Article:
Podcasts to Ponder Plus

1. NPR’s Hotel Corona.

“When the Dan Hotel in Jerusalem was leased by the government to house recovering COVID-19 patients, the new guests gave it the nickname, “Hotel Corona.” The nearly 200 patients inside already had the coronavirus; and so, unlike the outside world on strict lockdown, they could give each other high fives and hugs and hang out together.

What was even more surprising than what they could do was what they were doing. Patients from all walks of life – Israelis, Palestinians, religious, secular, groups that don’t normally mix – were getting along and having fun. They were eating together, sharing jokes, even doing Zumba. And because they were documenting themselves on social media, the whole country was tuning in to watch, like a real life reality TV show.”

34 minutes of joy and hope.

2. Malcolm Gladwell, Revisionist History, A Good Walk Spoiled.

“In the middle of Los Angeles — a city with some of the most expensive real estate in the world — there are a half a dozen exclusive golf courses, massive expanses dedicated to the pleasure of a privileged few. How do private country clubs afford the property tax on 300 acres of prime Beverly Hills real estate? Revisionist History brings in tax assessors, economists, and philosophers to probe the question of the weird obsession among the wealthy with the game of golf.”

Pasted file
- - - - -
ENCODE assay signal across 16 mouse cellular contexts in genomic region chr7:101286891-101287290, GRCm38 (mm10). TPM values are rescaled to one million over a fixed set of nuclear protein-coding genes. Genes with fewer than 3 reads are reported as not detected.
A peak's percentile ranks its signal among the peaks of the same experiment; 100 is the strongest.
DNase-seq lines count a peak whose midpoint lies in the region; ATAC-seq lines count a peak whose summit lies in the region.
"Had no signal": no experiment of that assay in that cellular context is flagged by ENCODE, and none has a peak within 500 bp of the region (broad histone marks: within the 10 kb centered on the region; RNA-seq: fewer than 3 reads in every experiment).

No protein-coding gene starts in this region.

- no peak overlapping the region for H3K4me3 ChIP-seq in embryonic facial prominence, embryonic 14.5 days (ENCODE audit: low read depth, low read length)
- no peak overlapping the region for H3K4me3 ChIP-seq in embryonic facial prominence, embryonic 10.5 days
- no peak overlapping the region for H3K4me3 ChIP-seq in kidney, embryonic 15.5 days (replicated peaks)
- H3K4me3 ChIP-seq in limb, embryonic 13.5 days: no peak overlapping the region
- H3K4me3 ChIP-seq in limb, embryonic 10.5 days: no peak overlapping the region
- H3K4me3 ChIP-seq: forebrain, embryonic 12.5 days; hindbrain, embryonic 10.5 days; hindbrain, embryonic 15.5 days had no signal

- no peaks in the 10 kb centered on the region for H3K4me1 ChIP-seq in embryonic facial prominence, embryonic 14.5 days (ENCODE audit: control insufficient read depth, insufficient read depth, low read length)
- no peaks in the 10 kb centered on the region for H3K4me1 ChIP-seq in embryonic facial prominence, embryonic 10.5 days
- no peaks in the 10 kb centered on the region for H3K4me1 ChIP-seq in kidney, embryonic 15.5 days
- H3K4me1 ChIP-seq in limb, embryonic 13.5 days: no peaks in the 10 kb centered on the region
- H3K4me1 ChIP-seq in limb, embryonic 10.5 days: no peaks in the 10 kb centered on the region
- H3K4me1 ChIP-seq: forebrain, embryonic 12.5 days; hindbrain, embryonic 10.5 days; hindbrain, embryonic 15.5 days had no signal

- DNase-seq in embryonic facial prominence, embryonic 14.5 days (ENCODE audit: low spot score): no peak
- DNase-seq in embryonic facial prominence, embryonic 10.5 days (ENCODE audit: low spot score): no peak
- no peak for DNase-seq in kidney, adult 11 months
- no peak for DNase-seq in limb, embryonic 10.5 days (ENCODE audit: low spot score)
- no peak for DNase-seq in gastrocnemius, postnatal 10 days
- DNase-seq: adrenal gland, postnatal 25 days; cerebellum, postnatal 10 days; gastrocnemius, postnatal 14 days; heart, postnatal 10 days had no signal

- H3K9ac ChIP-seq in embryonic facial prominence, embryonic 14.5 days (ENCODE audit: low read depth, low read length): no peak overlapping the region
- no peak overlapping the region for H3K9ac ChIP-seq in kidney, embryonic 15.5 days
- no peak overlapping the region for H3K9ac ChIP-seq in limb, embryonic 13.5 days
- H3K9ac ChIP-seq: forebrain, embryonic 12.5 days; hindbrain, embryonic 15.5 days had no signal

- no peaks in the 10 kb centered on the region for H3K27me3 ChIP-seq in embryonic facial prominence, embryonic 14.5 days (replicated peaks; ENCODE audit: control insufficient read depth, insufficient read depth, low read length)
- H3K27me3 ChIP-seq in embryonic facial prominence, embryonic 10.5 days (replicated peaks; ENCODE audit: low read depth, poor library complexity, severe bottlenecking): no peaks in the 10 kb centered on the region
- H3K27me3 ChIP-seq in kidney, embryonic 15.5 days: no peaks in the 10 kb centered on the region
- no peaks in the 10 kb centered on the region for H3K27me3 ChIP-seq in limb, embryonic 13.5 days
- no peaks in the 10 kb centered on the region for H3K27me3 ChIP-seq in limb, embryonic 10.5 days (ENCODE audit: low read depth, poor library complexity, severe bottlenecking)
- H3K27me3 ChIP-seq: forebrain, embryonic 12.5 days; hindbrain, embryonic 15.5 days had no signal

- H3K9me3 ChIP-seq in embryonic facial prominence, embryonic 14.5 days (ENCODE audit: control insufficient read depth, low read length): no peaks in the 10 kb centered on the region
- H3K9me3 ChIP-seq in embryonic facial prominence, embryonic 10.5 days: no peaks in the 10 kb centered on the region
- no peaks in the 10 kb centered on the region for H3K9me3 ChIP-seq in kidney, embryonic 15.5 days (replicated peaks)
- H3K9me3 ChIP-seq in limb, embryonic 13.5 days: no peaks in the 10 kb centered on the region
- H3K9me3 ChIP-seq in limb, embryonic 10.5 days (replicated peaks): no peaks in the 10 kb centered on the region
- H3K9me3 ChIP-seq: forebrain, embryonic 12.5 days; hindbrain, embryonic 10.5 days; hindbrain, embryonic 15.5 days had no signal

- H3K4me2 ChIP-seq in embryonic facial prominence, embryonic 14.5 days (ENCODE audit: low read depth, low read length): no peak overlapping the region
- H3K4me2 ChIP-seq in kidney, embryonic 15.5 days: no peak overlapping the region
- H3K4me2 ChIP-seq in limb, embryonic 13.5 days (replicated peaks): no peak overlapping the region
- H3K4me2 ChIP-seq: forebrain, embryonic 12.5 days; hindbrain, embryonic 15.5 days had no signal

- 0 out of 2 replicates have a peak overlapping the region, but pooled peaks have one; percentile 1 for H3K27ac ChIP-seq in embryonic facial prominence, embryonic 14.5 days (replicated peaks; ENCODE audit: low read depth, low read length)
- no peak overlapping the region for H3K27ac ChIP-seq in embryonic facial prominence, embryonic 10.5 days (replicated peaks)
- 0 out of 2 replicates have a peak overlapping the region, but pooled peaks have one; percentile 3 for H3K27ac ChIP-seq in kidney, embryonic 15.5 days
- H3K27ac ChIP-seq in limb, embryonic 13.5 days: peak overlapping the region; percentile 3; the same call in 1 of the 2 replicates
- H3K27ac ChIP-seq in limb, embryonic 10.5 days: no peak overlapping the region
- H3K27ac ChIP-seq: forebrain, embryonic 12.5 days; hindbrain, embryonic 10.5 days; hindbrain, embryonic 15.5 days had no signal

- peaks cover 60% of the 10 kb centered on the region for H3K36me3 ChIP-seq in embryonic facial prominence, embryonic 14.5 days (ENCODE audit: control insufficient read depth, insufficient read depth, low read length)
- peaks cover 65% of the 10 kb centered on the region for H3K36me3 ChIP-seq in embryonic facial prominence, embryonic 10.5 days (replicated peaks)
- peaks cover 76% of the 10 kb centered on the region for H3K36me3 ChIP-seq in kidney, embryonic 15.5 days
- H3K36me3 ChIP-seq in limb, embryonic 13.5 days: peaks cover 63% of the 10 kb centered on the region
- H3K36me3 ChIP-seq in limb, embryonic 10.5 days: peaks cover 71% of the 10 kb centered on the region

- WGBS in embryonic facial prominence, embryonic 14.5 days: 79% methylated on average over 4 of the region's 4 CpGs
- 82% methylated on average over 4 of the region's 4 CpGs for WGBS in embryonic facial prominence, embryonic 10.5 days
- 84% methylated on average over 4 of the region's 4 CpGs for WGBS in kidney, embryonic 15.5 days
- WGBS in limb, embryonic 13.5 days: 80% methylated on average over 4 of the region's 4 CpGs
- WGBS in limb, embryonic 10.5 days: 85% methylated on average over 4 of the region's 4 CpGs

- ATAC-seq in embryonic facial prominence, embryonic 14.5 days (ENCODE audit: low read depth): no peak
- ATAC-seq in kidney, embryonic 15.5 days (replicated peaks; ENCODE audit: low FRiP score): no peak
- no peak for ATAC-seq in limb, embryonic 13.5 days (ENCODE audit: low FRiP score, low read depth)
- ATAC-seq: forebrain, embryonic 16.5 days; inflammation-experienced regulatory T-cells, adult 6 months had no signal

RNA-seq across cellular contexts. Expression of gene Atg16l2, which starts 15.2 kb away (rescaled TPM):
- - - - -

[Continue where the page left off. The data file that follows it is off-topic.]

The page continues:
In my junior and senior year of college I was a teacher’s assistant at the Brentwood Science Magnet School for the best third grade teacher ever, Marilyn Turner. I parked across from the school on the leafy border of the Brentwood Country Club next to the chain-linked fence Gladwell describes with great disgust. This excellent story hit home.

3. What Does Opportunity Look Like Where You Live? An interactive story, made even more interesting by putting in the name of the county you live in (if a U.S. citizen). The New York Times is unrivaled when it comes to interactive, data-rich, compelling story telling.

[Some readers have informed me they can’t access the New York Times articles I link to. You have to register at the New York Times to access them. Registration is free.]

 

Thursday Assorted Links

1. Why I’m Learning More With Distance Learning Than I Do In School. By Veronique Mintz, 13 years old. Starts strong.

“Talking out of turn. Destroying classroom materials. Disrespecting teachers. Blurting out answers during tests. Students pushing, kicking, hitting one another and even rolling on the ground. This is what happens in my school every single day. . . . Based on my peers’ behavior, you might guess that I’m in second or fourth grade. But I’m actually about to enter high school in New York City, and, during my three years of middle school, these sorts of disruptions occurred repeatedly in any given 42-minute class period.